The first year of a new decade has seen one unfortunate development after another with the result that mid-year India faces multiple crises. The first crisis appeared with the advent of Covid- 19. This was part of a worldwide situation, and the situation in India was far from being the worst in the world. Unfortunately, the related economic crisis in India turned out to be extremely serious.

Hence it was not just the disease but the related economic and livelihood crisis, the sufferings of migrant workers as well as the unintended but huge neglect of treatment of non-Covid patients which together became an enormous crisis. Side-by-side there were a series of adverse weather events which took a heavy toll.

West Bengal most of all, Odisha to a lesser extent and a small part of Maharashtra witnessed enormous devastation caused by the fury of cyclones. In some districts this became the biggest cause of distress. Locust swarms ravaged not just Rajasthan but covered a much wider part of western and even central India reaching parts of Madhya Pradesh and even Maharashtra. National Capital Region and Mizoram faced excessive seismic tremors.

These were the reported adverse events but in addition a much bigger part of the country faced other adverse weather events causing a lot of difficulty especially to farmers. It was in this situation that a sharp escalation in the confrontation along the India-China border took place. Clearly, China has been adopting a more aggressive posture and has even encouraged Nepal to do so.

Pakistan continued with its aggression, leading to escalation of diplomatic stress as well. Suddenly, in terms of its security situation, India appeared to face a lot of additional stress, almost a state of siege. At the same time, therefore, there has pressure to increase defense expenditure, increase expenditure to help the poorest and most vulnerable sections of people many of whom face almost a survival crisis , increase expenditure for calamity relief and disaster response and increase expenditure to revive some crisis-ridden sectors of the economy.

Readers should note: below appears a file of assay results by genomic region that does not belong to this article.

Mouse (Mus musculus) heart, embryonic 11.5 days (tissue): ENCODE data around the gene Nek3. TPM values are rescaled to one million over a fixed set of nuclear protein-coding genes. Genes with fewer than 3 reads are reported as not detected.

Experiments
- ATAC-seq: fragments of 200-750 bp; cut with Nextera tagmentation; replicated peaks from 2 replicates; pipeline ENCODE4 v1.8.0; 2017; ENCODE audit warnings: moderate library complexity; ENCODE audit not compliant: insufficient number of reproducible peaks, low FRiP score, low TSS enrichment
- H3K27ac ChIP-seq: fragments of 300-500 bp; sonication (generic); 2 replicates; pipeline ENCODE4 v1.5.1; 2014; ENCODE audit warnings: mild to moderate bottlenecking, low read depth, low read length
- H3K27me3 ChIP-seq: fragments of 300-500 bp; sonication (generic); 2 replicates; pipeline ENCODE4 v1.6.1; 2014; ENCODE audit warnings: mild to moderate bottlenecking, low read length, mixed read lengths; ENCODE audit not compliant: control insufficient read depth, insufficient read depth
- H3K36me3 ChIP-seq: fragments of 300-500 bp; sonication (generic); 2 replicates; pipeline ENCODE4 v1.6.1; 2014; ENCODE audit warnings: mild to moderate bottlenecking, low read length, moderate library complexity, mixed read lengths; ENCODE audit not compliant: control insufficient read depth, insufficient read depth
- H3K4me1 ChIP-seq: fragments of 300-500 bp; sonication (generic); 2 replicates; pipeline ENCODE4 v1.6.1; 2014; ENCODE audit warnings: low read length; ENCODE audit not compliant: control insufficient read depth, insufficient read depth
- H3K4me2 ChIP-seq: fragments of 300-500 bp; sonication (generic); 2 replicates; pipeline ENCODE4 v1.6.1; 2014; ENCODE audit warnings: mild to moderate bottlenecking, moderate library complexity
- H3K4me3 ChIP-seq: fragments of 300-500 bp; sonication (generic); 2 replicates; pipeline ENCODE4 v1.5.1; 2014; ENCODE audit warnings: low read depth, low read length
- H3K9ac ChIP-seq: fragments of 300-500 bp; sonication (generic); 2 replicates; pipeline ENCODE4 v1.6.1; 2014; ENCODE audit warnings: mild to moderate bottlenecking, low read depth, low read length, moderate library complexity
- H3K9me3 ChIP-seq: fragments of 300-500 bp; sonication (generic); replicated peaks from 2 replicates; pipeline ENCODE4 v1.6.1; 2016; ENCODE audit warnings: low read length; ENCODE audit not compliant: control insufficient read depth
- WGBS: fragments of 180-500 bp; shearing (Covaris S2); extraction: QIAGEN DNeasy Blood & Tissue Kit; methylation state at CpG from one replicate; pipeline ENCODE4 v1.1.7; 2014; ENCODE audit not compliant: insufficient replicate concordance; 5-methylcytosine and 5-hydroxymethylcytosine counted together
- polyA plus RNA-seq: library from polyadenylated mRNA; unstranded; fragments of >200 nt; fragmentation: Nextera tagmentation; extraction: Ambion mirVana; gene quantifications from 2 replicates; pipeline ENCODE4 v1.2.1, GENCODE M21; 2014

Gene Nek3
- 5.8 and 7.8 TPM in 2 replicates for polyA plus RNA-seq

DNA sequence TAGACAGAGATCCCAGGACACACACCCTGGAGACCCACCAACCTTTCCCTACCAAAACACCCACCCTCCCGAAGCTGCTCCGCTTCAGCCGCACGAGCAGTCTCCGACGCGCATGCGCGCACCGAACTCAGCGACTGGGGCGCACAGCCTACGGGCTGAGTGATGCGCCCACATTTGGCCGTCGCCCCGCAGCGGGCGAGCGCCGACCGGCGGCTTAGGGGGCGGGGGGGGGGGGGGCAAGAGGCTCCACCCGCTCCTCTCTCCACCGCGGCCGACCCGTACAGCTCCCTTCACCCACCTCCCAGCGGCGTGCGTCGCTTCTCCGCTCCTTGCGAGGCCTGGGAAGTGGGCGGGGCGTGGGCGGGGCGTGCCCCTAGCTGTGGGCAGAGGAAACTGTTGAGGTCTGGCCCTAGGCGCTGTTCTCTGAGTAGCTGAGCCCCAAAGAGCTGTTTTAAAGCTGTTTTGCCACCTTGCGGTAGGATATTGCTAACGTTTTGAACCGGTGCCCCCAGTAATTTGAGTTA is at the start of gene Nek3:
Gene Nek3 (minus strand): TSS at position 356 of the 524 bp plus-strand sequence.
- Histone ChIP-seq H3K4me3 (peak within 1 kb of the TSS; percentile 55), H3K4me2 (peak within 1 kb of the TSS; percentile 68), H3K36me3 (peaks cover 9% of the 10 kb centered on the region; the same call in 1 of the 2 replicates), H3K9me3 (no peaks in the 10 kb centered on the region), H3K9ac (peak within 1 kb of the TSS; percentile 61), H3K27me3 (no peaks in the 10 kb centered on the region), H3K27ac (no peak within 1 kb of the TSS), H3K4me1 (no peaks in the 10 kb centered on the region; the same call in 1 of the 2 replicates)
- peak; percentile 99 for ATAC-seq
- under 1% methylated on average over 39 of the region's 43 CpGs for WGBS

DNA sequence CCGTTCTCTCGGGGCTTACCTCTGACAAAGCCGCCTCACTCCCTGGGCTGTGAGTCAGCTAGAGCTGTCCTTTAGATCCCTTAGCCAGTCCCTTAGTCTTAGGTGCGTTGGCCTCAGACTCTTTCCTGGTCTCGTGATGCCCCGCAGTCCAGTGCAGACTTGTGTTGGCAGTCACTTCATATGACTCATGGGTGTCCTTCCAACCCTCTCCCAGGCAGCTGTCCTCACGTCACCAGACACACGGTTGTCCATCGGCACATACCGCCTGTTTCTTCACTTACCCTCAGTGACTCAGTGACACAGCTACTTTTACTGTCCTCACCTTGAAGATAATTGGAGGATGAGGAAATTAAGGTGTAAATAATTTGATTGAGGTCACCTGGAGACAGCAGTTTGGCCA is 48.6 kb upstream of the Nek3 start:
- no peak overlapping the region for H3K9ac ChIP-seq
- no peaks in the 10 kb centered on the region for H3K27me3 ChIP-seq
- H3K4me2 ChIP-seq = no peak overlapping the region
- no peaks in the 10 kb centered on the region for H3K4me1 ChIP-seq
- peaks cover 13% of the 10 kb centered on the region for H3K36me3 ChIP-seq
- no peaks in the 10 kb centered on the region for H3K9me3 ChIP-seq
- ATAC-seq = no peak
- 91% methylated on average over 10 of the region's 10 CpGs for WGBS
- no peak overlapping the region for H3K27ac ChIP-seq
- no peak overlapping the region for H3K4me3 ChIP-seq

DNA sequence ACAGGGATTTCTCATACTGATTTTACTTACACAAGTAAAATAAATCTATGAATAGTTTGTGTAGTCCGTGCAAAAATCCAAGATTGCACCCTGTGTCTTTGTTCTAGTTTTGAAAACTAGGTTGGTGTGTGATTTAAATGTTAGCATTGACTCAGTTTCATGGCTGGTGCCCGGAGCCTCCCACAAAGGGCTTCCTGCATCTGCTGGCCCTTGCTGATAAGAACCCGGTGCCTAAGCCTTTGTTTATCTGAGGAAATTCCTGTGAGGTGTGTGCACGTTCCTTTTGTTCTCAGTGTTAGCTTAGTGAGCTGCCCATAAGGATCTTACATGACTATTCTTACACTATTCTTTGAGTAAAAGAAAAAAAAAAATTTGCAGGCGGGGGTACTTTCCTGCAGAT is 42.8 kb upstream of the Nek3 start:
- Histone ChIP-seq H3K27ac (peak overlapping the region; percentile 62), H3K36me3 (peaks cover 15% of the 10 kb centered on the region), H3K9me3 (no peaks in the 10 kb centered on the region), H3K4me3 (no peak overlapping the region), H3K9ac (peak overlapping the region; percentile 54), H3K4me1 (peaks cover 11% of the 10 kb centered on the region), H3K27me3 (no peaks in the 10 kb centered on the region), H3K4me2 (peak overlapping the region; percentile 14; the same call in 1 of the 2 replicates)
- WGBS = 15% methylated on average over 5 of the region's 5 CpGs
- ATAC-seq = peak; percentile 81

The pressure to increase this expenditure comes at a time when revenue receipts have been abysmally low, and a quick revival does not appear to be likely. The finances of several state governments are worse than those of the Union government, and this at a time when they are expected to spend much more to meet the pressing needs of weaker sections and vulnerable people.

Clearly these are exceptionally difficult times and strong commitment on the part of the nation, the people and governments are needed to help us overcome these serious problems within a democratic framework. It is important to have an appropriate policy framework to face these multiple threats. The Union government should strive to make optimal use of the best available talent, including in particular retired civil servants who have excelled in diplomacy and tackling tough situations, as well as health experts who have excelled in community service and grassroots work.

The key to the Covid response is to observe all precautions while avoiding panic. Panicky reactions, exaggerated perceptions and scaremongering in the past have made things more difficult. We should look clearly at what the evidence says and then work out a balanced response. We should link this to the protection of essential livelihoods and the care of all serious patients as well as preventive and protective care, particularly for mothers and infants.

The key word here is balance – a balance between the Covid response and attending to all other essential needs. We have suffered a lot due to neglecting this balance. Let there be no more suffering due to this neglect. We really need to avoid the kind of arbitrary orders and declarations that have been seen from time to time in Delhi – making things more difficult instead of easing a bad situation. Our nation cannot afford such policy failures, confused perceptions, and decisions unrelated to actual evidence.

The India-China border crisis should be faced by continuing our defense preparations in border areas while at the same making broader military-level, political and diplomatic efforts for de-escalation. Our national resolve should be to make steady efforts to defend all our borders while remaining committed to peace. Border disputes should be resolved in a spirit of give and take and by enhancing mutual goodwill. This is an ethical position which will win us friends and sympathisers abroad while providing us a sustainable framework for a firm and clear policy on defending our territorial integrity.

There should be broad national consensus on such a policy. The key word in this time of crisis not just consensus but also unity – national unity based on avoiding all discrimination and promoting harmony among all sections of people. Communal harmony is extremely important. A few fissures have appeared in recent times and this is the right time for the Union government to send a strong message that the commitment to equality in all important respects as reflected in the Indian Constitution will be honoured and respected. Unity based on equality and justice is the biggest need of the hour, so that the nation and its people respond with courage to the multiple crises.

(The writer is a freelance journalist who has been involved with several social movements)